Final Report for FNC09-793
[Editor's Note: To see the report with Food Forest maps included, see the attached PDF version of the final report.]
Overview of Group Farm Operations:
At Vajra Farm we maintain 45 acres of woodland, prairie, and organic vegetable and herb production. In 2009 we began planting fruit and nut trees in the creation of a food forest polyculture crop system.
At Prairie LoveSong Farm, Mrs. Hjersted operates a 160 acre farm, which is maintained largely by tenant farmers with approximately 4 acres under poultry and organic vegetable and fruit production. The larger portion of the farm is leased for the production of conventional crops including wheat, soy beans and prairie hay. In 2010, under the direction of Mr. Moring, 2 acres of the property has been developed for the creation of a polyculture fruit and nut crop operation.
At Chestnut Charlie’s Nut Crop farm, Mr. Charles Novogradak operates 20 acres of mixed nut and fruit tree with early stage mature trees. This last year he has harvested and sold to market an excess of 15,000 lbs of organic chestnuts.
Prior sustainable Farm Practices:
By 2000 we began to implement organic vegetable practices and conservation efforts at Vajra Farm. These included introduction of prairie forbs, medicinal plants and various hardwood trees. By 2006 we began the implementation of permaculture design principles and practice.
At Prairie LoveSong from 2006 to 2009 a two acre pasture was used for a small organic livestock operation that included cattle, pigs, sheep and poultry. Other farming operation used conventional farming practices.
The sylvaculture operation at Chestnut Charlie’s Nut Tree farm has been in development since 1995. Since 1998 Mr. NovoGradak’s operation has been certified as organic.
Our overall goal is create a community of small farmers and urban gardeners who embrace the ethics of permaculture and aspire to use and implement the principles of permaculture design, practice and conservation to create a sustainable food production system. Our objectives include the following:
• Provide a venue for the education of permaculture in the Kansas Valley Region by offering courses, workshops, farm tours and other events.
• To establish permaculture demonstration sites used for farm tours, course field trips and to train farm interns in care and management of ecological food forest gardens.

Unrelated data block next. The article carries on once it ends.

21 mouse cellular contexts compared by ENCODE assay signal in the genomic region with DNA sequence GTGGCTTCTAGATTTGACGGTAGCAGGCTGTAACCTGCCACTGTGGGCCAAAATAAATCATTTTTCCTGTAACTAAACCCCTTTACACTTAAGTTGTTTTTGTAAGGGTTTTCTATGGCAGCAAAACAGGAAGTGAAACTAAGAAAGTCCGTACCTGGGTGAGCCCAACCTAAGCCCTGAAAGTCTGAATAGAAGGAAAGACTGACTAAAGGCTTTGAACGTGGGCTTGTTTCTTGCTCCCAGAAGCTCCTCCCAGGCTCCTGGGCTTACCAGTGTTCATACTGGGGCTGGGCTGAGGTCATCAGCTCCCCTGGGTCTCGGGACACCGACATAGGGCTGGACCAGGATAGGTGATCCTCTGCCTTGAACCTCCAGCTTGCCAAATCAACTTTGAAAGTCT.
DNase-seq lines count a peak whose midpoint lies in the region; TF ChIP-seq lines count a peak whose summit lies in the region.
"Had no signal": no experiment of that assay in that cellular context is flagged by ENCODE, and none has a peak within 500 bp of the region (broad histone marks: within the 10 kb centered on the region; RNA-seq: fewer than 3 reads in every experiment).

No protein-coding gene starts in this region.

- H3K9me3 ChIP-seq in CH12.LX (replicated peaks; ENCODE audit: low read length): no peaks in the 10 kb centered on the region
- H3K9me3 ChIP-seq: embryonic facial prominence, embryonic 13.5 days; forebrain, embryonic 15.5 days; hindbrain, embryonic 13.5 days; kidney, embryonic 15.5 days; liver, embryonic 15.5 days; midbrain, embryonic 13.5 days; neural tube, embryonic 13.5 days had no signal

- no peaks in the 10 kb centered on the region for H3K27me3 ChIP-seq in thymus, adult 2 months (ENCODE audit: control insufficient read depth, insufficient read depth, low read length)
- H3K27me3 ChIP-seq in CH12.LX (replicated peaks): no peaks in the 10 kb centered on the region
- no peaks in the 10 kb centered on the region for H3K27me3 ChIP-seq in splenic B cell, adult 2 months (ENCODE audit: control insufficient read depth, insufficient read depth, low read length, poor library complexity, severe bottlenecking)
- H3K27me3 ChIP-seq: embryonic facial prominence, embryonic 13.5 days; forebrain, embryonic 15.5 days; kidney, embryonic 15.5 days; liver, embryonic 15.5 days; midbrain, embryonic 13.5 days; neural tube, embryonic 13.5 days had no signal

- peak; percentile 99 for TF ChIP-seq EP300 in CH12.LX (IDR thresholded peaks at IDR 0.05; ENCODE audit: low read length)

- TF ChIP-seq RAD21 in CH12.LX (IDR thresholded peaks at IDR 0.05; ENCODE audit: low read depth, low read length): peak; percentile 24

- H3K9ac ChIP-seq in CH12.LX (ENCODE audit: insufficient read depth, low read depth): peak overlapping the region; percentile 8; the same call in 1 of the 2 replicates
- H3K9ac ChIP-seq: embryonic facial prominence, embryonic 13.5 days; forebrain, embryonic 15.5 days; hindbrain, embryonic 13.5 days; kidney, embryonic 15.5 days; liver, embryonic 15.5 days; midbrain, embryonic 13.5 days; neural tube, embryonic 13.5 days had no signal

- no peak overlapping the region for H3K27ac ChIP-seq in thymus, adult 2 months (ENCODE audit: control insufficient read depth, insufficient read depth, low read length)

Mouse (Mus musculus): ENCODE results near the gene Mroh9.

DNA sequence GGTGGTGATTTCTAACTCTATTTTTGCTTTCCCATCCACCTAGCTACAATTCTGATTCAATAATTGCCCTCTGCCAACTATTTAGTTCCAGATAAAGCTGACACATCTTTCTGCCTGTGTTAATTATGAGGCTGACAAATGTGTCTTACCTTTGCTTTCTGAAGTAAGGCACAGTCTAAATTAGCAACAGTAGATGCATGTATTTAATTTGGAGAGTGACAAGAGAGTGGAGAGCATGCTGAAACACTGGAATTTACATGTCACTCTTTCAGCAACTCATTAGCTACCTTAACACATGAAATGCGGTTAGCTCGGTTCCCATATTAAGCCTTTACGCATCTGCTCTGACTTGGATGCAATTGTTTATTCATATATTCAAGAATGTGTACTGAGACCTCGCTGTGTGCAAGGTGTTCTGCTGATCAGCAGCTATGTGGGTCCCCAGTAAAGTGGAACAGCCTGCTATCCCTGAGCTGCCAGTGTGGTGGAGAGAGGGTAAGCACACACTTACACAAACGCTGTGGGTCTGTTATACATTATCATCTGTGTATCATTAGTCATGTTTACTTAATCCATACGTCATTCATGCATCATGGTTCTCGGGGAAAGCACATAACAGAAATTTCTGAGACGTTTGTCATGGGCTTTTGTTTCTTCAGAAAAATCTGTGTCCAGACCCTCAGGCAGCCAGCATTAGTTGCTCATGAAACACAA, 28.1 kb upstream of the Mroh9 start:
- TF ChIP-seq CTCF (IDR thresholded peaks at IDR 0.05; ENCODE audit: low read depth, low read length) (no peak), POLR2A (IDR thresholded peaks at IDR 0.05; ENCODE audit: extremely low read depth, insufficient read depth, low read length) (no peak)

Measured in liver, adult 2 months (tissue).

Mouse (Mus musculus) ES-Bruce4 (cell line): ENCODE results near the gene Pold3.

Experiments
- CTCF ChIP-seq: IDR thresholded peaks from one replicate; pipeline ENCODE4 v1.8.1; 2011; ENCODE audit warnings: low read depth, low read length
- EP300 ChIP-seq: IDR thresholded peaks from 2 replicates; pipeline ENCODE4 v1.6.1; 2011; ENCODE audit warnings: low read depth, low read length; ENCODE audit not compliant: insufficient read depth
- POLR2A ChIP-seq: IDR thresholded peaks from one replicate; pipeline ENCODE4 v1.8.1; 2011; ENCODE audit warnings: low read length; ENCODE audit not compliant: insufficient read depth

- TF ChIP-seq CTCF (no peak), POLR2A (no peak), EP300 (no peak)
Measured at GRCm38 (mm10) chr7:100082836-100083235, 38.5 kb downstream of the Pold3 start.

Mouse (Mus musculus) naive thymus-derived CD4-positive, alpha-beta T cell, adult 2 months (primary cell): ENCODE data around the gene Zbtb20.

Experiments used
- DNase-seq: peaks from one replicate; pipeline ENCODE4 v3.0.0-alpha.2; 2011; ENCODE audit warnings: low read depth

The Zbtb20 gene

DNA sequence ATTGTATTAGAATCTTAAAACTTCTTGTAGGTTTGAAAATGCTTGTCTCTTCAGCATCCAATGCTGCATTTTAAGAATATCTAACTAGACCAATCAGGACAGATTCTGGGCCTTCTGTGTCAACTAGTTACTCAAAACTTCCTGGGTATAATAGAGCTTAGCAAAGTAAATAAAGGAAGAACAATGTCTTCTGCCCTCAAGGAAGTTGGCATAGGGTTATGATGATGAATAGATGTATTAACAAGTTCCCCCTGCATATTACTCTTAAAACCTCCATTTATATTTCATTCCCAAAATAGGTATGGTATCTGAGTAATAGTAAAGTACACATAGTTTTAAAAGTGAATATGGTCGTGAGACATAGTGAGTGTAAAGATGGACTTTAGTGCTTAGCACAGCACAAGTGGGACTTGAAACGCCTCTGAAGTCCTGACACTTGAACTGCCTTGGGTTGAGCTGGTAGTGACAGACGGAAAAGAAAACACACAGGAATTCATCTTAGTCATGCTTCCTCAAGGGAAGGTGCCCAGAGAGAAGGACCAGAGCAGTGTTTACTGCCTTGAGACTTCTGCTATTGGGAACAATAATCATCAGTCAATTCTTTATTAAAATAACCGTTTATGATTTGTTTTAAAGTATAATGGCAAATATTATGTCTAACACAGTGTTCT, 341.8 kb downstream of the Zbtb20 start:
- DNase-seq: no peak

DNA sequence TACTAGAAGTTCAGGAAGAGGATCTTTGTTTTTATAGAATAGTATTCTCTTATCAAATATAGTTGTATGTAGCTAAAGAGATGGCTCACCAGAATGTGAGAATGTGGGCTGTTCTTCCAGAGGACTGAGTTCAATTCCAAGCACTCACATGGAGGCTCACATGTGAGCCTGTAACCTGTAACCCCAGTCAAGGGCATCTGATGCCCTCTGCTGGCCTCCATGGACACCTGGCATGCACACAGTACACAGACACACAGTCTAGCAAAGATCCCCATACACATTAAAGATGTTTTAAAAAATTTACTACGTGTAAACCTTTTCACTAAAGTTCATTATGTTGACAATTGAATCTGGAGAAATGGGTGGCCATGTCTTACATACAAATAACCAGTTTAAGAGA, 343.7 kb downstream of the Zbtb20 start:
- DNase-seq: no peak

• Create a community organizational network to disseminate information about community events and educational opportunities. Through this network we will be able to raise the awareness of the larger community about the need to begin the transition to a sustainable and resilient food system in the face of a potential crisis in agriculture caused by energy depletion and climate change.
In order to establish an educational program to teach permaculture we started with the creation of a website for networking and promoting our courses, workshops and events. Grant funds were used for the creation of the Kaw Permaculture Collaborative’s (KPC) website, www.kawpermaculture.org. We have also closely allied ourselves with the Sustainability Action Network, Inc. (www.sustainabilityaction.net) and the Transition Kaw Valley organization (www.transitionkawvalley.org), which support our stated educational goals.
Through the KPC, S.A.N. and T.K.V. websites we have promoted our permaculture courses and provided information for registration and content.
The KPC, SAN and more recently the TKV hold regular meetings to plan our collective educational events.
Our general plan is to organize a fall and spring, extended, 15 week permaculture design certification (PDC) course; one early summer nine-day intensive PDC course; one two-day introductory permaculture design workshop; a summer two-day food forest workshop; and a two-day permaculture urban garden and farm tour.
The creation and establishment of our three permaculture demonstration sites has become a crucial aspect for supporting our training effort. These sites are used as the focus of most of our permaculture design field sessions and whole-day practicums. Activities include design schemes for laying out polyculture food forests, tree guild companion planting, the integration of nitrogen fixing and insectary species. Demonstration of earth works, water harvesting and sylvaculture management (pruning, grafting and maintaining pollinator species) are also important activities.